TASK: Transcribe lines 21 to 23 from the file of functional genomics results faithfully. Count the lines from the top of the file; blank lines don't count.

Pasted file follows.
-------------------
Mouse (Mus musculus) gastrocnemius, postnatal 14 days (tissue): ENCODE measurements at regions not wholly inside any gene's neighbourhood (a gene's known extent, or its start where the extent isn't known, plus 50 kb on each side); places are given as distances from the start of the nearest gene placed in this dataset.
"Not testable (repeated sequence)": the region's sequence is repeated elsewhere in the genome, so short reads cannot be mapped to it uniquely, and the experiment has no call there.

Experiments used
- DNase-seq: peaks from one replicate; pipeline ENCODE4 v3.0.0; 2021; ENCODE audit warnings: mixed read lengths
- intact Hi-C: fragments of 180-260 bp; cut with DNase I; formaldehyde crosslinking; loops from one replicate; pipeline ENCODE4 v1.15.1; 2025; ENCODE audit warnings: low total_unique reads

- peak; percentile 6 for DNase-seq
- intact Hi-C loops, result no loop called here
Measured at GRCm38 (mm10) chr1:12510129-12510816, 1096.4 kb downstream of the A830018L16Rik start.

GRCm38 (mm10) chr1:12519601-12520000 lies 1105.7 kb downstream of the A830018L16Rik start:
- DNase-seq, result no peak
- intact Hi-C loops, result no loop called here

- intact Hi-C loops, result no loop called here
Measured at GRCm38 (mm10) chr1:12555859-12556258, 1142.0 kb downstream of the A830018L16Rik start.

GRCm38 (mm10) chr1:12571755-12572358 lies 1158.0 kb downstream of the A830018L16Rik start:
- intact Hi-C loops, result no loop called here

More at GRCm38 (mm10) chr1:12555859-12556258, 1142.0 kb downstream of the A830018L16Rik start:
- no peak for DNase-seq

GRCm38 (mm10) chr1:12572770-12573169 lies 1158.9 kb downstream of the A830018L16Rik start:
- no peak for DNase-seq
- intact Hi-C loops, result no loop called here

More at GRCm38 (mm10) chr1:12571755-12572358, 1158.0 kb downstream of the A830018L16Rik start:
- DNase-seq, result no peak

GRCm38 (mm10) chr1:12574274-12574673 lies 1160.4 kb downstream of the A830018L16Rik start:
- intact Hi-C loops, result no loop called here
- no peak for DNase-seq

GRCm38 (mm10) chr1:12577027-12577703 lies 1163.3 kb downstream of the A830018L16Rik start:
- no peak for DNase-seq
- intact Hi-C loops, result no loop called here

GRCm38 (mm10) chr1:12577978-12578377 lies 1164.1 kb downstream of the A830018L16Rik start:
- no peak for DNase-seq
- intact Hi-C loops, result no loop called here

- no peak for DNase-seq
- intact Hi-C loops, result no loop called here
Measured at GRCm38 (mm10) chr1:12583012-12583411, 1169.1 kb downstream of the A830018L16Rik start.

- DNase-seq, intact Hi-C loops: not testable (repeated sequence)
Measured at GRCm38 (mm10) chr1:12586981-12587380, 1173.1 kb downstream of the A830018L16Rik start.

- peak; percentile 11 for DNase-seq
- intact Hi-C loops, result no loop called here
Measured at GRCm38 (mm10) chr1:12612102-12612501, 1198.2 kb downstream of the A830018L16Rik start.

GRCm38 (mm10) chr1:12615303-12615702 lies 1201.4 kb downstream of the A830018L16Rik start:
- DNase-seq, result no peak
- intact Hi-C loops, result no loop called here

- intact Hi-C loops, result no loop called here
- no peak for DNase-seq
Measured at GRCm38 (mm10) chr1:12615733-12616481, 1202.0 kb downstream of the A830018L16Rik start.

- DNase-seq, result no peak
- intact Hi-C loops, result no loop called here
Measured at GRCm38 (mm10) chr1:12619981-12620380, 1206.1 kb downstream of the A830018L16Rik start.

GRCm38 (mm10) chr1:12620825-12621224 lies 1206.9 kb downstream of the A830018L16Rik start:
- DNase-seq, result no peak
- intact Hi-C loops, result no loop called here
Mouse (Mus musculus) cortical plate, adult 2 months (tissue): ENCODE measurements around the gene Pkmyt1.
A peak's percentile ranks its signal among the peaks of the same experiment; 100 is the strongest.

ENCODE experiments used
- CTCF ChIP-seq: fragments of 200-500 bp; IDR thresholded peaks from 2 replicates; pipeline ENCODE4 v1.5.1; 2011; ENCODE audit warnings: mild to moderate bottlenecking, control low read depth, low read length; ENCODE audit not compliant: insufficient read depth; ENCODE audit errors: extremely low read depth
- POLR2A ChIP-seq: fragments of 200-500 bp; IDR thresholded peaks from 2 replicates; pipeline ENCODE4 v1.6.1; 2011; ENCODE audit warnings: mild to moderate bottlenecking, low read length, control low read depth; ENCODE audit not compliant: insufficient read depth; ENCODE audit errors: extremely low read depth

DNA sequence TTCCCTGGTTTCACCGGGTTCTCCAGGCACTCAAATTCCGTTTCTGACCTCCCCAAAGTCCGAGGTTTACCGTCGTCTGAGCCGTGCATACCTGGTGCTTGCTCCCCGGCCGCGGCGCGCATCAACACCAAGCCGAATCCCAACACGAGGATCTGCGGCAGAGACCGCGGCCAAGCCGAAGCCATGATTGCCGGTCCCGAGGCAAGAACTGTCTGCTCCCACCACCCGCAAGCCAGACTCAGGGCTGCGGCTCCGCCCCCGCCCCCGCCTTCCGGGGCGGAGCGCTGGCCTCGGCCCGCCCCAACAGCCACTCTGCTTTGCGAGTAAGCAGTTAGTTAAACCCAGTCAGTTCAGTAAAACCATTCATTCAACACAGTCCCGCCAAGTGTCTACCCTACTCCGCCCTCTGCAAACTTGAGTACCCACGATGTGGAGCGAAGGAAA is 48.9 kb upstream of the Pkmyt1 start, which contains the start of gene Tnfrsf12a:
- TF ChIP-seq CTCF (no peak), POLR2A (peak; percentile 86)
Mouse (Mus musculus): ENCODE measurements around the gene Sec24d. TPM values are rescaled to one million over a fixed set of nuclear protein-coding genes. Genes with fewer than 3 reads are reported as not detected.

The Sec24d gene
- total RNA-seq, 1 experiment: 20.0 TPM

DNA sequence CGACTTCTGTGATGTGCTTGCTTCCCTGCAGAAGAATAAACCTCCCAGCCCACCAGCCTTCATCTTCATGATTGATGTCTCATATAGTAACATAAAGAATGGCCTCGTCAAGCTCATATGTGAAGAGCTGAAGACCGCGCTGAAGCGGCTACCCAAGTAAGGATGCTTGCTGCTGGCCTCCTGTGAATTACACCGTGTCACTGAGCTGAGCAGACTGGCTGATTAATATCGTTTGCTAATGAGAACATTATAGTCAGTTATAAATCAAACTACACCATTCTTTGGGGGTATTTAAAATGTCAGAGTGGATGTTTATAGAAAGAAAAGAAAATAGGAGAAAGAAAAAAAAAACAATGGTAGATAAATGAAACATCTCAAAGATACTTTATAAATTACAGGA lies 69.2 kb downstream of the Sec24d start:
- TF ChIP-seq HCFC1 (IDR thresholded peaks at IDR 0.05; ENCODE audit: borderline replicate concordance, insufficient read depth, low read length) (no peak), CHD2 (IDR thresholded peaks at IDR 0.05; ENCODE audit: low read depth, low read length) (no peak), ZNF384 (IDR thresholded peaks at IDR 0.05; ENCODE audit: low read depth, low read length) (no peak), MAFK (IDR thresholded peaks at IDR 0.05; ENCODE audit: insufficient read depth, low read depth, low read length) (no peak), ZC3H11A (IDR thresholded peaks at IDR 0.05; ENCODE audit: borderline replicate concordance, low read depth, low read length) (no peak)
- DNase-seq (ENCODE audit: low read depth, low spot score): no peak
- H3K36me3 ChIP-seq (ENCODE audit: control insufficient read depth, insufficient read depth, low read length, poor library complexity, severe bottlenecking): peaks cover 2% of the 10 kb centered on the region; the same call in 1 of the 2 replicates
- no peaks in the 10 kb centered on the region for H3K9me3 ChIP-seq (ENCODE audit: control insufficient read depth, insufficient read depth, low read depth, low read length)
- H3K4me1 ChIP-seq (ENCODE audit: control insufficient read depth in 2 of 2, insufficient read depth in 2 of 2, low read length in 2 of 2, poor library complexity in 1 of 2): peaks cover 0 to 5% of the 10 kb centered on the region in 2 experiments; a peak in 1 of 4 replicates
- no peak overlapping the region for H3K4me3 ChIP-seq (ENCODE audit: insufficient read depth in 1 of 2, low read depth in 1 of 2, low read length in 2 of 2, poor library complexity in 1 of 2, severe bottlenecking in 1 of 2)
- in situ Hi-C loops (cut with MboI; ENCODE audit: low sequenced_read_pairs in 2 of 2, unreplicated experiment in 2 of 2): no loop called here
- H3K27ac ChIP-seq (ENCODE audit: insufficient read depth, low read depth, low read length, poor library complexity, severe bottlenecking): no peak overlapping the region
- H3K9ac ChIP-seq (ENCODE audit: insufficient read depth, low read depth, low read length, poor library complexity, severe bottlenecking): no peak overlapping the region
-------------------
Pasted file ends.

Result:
More at GRCm38 (mm10) chr1:12571755-12572358, 1158.0 kb downstream of the A830018L16Rik start:
- DNase-seq, result no peak

GRCm38 (mm10) chr1:12574274-12574673 lies 1160.4 kb downstream of the A830018L16Rik start: